The code I originally developed was partly based on the second example above. I am always amazed by Stephen's ability to do things that us mere mortals would never achieve alone. Even so, the results using his code are not perfect for all situations
A MUCH better method makes use of the little known VBA WizHook function. This actually measures the height and width of a character string based on the font name, font style normal, italic etc.
This approach should ALWAYS work no matter what the situation.
My tests confirmed that to be so.
The issue with WizHook is that it is a hidden function which has been available for over 20 years but is not documented by Microsoft. In theory it could be removed in a future release, but as it is used in some built-in wizards, I believe that to be highly unlikely
However, there is very little information about this function online apart from:
2. Form components
In order to locate an object precisely on / over a specific control on a different form, we need to know the size and position of each component of a form not all items will be present depending on form settings.
The application calculates ALL of these items for use as required
3. Using the example application
The example application includes an Images
For the purposes of this example, this needs to be a subfolder of the example app
The size of the navigation pane, ribbon and application window can all be controlled from the startup form.
There are 6 test forms available:
a) Forms 1 - 3 (Single / Continuous / Continuous Subform)
Each of these is designed show how a zoom box can be used to view the entire contents of a standard textbox when it is too large to fit in the available space.
The zoom box should align closely whether or not record selectors / navigation buttons / scrollbars are used.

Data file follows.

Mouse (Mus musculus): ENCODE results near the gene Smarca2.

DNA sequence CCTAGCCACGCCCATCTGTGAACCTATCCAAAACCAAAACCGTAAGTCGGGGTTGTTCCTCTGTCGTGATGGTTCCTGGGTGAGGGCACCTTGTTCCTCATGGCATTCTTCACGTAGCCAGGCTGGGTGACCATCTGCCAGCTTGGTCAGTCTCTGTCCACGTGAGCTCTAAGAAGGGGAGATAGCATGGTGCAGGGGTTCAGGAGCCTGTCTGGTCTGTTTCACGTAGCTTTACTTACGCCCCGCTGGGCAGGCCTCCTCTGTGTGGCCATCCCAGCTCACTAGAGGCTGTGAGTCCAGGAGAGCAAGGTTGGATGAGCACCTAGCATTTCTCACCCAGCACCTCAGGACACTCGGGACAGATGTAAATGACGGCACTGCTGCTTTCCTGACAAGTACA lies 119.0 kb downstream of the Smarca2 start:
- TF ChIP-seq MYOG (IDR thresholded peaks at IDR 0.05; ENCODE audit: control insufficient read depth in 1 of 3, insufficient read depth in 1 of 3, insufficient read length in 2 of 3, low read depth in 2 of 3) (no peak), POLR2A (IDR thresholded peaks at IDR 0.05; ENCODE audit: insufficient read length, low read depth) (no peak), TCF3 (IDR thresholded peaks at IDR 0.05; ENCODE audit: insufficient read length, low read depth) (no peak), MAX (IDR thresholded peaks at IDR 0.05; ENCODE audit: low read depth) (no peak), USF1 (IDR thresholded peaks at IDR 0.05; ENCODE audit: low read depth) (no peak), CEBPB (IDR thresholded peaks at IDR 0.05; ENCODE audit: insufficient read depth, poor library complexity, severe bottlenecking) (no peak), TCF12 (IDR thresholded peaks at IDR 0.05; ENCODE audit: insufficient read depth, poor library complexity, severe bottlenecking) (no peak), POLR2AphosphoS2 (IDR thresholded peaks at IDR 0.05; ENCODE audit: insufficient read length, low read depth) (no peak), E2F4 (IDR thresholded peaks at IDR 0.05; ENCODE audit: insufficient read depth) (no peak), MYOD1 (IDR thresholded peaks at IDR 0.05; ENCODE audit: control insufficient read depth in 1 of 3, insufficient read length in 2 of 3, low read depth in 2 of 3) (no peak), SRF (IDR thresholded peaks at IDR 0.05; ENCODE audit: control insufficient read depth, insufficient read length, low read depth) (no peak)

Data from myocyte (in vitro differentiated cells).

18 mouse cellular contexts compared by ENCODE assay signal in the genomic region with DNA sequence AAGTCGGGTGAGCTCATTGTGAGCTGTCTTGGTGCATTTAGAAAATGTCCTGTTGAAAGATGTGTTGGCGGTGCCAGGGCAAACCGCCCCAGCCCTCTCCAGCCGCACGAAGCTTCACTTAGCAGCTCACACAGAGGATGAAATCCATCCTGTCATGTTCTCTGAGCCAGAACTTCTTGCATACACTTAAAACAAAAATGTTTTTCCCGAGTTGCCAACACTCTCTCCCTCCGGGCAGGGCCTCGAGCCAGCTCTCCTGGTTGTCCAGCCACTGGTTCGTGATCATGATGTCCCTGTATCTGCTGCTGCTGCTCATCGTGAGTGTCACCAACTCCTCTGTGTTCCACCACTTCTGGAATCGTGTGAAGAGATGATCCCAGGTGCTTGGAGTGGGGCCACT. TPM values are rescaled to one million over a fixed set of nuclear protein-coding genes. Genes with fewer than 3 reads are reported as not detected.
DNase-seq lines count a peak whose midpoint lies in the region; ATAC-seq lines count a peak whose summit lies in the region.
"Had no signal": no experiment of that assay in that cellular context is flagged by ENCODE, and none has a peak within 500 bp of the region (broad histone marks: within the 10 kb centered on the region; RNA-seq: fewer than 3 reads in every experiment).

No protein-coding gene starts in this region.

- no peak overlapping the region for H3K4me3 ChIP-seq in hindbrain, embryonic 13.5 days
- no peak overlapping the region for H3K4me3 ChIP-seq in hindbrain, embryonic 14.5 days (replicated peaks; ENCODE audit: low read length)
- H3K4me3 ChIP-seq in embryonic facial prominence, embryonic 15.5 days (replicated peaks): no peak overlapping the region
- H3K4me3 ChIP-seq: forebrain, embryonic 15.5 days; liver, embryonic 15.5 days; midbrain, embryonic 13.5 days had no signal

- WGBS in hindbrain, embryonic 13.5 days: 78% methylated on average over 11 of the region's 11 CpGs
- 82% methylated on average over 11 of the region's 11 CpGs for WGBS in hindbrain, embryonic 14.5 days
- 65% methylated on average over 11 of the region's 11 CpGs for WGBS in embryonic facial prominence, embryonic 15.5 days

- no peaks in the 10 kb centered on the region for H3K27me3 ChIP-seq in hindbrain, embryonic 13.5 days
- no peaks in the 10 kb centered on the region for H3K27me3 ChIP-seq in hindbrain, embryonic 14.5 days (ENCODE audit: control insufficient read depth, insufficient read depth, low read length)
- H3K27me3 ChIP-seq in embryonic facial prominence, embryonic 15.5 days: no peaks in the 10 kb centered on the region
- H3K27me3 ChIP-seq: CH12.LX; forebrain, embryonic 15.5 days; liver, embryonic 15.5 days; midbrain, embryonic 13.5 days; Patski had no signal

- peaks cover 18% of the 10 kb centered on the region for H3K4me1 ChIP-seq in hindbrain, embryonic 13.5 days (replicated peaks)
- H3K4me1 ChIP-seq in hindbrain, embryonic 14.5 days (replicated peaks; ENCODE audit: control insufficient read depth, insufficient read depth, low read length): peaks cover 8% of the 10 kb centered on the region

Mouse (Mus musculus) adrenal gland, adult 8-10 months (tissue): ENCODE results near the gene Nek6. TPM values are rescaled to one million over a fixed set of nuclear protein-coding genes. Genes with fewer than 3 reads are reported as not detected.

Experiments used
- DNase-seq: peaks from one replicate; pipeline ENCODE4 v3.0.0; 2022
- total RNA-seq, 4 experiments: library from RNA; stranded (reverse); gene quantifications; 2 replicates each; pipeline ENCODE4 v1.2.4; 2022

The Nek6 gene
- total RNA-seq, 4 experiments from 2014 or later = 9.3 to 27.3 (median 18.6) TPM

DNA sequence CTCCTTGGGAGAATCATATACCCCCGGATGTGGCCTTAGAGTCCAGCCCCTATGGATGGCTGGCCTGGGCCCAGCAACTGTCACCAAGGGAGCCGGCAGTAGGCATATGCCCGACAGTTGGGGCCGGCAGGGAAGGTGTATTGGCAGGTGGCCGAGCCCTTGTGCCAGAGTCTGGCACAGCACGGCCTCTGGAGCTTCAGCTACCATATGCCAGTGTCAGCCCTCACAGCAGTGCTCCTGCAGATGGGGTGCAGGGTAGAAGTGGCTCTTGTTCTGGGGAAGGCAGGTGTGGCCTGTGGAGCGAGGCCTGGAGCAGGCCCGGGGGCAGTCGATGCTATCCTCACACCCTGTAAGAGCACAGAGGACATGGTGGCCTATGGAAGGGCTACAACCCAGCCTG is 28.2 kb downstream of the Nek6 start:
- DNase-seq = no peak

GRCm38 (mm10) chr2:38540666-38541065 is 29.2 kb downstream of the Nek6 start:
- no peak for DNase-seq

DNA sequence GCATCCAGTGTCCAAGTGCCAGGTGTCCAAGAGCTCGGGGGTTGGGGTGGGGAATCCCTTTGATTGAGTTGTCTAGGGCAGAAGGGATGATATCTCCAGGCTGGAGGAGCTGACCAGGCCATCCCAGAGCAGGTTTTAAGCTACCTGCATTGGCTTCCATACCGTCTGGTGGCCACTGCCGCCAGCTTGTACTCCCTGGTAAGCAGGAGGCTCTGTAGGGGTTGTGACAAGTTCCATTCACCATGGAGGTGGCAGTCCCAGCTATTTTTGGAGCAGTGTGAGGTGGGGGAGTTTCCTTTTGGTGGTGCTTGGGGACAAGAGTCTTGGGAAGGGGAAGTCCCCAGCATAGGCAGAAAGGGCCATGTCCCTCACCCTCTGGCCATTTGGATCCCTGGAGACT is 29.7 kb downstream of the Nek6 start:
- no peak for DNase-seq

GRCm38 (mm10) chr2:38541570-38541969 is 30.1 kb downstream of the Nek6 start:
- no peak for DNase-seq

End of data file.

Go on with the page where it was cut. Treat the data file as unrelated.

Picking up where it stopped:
Similarly, the border style should have no effect on the alignment.
b) Forms 4 & 5 - Listboxes
The listbox selection opens / moves another popup form or displays an image for the selected/highlighted record. The actions can be controlled using mouse move or a mouse click
As stated earlier in this article, records are NOT selected when moving the mouse over the listbox
Instead, code using the WizHook function is used to determine the listbox position based on the calculated height of each listbox row and the mouse cursor position. The listbox row height depends on several things including font name, point size and the 1 pixel (15 twips) space left between each row for legibility.
To complicate matters, the first row is 45 twips (3 pixels) taller than all following rows.
That happens whether or not column headers are displayed!
That information is used to highlight the record under the cursor so the data in the listbox record can be read just as if it had been selected by clicking
Options mouse move code can be enabled / disabled
Listbox options column headers on/off ; change font name and font size, normal or italic style
c) Form 6 - coordinate display
This shows how coordinates can be updated as a control is moved on a form (using nudge buttons) or as the form is moved around the screen
Each nudge moves both textbox and label by 10 twips in the direction of the arrow.
The home button restores the original position
4. Current and future developments
I hope this example application will prove useful to others
I have been successfully using the movable zoom box form for a long time with several of my applications
I also have a few ideas for deploying the listbox mouse move highlight & 'select' code in real world applications of my own.
I would be very interested in user feedback about how this code can be applied in other Access applications
I am extremely grateful for the valuable assistance provided by the following:
various conversion functions partly based on the GetSystemMetrics API
One of our esteemed AWF members who goes by the user name Ajax
. He suggested various improvements to prevent screen flicker with the mouse move code used in the listbox example forms 4 & 5.
A new AccessForums.net member daolix
for alerting me to the use of the undocumented/hidden WizHook
function for this example
NOTE: As there is a maximum of 5 attachments per post, I will add more items to a follow up post